The Recall Gavin petition drive was launched by author and current congressional candidate Erin Cruz and a core group of committed activists. Within 150 days they had to attempt to gather a daunting 1,495,709 signatures. They ended up collecting a gross total of 352,271 signed petitions, of which 281,917 were verified and valid. This may not have been nearly enough to put a recall onto a statewide ballot, but it is nonetheless an astonishing and record-setting achievement, because they did this with nothing. No significant […] Read More

Taking Back California

AUDIO: An attempt to understand the financial challenges now facing California’s cities and counties, an exploration of possible citizen ballot initiatives that might help make California affordable again (and solvent), and ideas for how to make that happen – 49 minutes on KTIE San Bernardino – Edward Ring on the Unite Inland Empire radio show.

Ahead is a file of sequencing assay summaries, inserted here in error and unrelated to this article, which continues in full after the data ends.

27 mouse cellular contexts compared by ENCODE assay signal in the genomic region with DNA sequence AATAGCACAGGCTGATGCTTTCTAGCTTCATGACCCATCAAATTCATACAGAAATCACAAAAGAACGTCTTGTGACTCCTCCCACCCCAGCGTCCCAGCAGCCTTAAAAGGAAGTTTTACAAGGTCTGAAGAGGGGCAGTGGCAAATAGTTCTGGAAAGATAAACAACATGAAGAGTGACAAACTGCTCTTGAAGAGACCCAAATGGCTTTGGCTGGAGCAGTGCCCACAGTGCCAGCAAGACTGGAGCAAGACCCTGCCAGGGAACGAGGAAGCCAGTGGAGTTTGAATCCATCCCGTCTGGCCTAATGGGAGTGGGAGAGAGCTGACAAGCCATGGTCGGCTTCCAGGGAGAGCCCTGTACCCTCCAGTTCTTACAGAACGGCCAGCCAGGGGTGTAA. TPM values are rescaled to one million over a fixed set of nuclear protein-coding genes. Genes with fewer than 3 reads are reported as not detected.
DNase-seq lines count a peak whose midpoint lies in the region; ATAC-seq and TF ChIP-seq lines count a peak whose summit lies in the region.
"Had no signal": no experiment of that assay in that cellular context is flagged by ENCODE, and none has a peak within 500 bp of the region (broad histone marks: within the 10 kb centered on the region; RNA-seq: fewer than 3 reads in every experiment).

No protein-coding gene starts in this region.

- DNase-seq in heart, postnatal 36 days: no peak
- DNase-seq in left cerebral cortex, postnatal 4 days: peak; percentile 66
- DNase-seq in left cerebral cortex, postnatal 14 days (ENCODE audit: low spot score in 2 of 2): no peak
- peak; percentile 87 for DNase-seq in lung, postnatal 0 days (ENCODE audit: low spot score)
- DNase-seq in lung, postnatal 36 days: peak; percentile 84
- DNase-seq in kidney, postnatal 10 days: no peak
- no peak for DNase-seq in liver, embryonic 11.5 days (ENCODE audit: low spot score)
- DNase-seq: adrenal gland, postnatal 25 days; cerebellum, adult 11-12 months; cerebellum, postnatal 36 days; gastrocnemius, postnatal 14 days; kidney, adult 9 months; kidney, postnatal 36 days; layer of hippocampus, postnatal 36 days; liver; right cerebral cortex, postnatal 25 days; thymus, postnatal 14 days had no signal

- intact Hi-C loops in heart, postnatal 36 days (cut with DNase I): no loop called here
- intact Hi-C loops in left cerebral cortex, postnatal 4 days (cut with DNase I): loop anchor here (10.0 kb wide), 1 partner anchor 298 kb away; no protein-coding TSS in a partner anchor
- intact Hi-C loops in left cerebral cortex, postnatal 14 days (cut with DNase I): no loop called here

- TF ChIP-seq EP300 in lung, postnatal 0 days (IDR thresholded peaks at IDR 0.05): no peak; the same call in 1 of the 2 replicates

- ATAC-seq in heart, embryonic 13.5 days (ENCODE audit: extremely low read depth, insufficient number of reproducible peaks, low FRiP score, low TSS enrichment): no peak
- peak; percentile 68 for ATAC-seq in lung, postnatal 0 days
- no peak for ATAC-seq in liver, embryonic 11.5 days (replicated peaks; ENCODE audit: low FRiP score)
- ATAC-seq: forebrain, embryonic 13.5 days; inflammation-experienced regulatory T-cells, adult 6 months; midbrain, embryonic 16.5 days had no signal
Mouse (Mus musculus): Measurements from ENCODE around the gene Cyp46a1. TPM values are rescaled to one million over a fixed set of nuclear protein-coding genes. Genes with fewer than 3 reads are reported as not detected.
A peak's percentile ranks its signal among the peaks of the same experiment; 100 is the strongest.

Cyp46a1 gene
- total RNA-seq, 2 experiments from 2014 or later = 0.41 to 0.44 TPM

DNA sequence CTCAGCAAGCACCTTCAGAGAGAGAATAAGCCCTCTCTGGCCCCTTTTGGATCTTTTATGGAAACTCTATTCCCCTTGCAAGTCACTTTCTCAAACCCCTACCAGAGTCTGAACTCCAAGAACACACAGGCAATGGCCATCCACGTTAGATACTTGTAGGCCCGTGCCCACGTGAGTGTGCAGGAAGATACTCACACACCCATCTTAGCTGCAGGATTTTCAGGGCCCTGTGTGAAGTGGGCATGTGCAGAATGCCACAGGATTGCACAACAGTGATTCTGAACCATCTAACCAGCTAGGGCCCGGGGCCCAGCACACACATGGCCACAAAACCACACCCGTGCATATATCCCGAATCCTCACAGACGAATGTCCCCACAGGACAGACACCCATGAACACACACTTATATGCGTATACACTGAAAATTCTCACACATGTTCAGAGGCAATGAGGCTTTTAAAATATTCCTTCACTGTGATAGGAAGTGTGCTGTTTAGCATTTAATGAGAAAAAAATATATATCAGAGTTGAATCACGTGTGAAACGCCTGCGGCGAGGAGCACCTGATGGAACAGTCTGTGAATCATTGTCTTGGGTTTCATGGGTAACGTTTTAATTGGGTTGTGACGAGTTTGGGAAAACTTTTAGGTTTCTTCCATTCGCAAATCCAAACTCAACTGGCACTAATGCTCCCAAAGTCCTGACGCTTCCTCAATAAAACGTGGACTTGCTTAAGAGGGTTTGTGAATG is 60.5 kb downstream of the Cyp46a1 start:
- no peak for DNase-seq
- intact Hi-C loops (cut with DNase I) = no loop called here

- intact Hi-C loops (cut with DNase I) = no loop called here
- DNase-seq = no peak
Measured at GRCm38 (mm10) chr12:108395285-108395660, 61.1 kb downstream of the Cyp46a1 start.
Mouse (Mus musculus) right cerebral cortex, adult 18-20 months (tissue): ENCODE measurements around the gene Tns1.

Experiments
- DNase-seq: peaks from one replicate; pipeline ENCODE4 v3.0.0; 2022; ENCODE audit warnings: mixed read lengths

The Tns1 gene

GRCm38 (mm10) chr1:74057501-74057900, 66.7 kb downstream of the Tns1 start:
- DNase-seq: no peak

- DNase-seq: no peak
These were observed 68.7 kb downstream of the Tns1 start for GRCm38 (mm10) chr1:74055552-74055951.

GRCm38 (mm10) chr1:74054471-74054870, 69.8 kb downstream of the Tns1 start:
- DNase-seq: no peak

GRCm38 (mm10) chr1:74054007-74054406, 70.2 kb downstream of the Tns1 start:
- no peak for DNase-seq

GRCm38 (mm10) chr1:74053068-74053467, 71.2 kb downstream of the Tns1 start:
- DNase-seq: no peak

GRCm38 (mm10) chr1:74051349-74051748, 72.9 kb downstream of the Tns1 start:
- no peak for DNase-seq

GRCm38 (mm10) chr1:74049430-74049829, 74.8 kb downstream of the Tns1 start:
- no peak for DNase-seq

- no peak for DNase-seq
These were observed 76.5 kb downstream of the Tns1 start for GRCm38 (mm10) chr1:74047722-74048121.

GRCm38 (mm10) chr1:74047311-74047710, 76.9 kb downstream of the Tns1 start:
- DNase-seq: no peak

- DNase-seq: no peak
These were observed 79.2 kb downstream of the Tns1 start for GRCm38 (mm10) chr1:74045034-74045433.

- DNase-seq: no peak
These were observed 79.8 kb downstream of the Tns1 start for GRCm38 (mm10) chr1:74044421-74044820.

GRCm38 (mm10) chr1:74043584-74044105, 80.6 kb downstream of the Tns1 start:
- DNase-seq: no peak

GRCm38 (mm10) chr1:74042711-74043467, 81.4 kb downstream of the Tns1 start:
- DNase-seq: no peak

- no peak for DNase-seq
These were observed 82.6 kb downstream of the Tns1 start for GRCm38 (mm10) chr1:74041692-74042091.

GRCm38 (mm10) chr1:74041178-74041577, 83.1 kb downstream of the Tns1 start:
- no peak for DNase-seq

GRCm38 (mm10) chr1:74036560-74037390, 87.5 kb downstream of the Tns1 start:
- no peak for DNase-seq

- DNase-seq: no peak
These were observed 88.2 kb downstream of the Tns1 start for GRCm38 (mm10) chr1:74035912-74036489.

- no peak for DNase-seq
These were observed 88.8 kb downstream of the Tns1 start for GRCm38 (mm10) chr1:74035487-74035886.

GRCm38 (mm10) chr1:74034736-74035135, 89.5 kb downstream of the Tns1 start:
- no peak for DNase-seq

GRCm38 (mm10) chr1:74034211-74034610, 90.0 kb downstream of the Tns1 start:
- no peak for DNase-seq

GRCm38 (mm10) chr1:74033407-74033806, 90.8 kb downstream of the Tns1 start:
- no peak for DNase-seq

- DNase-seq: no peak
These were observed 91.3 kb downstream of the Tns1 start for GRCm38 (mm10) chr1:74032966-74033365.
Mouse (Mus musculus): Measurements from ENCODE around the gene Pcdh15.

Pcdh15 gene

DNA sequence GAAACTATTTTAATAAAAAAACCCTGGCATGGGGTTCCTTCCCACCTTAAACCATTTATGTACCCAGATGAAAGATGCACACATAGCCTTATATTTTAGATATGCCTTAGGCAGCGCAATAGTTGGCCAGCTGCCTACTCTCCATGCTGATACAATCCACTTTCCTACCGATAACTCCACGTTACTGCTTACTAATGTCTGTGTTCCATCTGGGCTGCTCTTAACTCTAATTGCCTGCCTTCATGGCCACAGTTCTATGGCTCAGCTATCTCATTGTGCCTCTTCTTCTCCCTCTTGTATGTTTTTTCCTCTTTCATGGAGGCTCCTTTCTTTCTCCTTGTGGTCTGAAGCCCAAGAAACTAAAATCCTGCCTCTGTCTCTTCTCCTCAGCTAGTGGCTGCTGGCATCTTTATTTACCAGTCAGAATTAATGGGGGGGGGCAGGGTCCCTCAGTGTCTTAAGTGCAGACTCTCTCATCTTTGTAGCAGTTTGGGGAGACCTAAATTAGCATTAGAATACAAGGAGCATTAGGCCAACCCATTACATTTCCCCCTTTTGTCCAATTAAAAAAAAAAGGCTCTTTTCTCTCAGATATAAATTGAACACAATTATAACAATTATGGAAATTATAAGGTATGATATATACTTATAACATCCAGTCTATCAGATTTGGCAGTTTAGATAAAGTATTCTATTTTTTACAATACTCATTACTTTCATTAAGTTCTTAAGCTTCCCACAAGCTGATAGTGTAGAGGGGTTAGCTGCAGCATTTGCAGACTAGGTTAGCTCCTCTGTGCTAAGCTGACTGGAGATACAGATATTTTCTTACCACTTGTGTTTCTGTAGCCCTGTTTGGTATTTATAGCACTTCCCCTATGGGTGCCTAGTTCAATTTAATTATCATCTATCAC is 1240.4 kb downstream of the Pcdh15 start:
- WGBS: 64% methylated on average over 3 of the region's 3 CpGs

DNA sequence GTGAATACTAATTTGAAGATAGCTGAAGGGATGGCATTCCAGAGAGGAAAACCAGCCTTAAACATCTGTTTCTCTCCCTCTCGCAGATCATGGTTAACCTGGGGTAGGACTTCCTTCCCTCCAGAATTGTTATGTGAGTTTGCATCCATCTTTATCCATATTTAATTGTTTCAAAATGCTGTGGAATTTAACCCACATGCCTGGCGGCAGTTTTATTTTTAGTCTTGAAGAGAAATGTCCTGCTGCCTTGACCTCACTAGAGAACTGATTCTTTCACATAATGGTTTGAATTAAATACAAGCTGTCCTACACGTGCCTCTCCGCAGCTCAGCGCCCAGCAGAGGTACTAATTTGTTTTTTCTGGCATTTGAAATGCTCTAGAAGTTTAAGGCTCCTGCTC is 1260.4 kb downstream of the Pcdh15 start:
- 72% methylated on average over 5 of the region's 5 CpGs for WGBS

http://civfi.com/wp-content/uploads/2020/03/2020-03-20-Edward-Ring-on-Unite-IE-Radio-49-minutes-KTIE-San-Bernardino.mp3

 

How Much Water Went Into Growing the Food We Eat?

The rains bypassed sunny California in January and February 2020, encouraging talk of another drought. California’s last drought was only declared over a year ago, after two wet winters in a row filled the states reservoirs. To cope with the last drought, instead of building more reservoirs and taking other measures to increase the supply of water, California’s policymakers imposed permanent rationing.

This predictable response ignores obvious solutions. Millions of acre feet of storm runoff can not only be stored in new reservoirs, but in underground aquifers with massive unused capacity. Additional millions of acre feet can be recovered by treating and reusing wastewater, and by joining the rest of the developed nations living in arid climates who have turned to large scale desalination.

All of this, however, would require a change in philosophy from one of micromanagement of demand to one that emphasizes increasing supply. To understand why a focus on increasing supply is vastly preferable to reducing demand, it helps to know just how much water California’s urban residents consume compared to other users.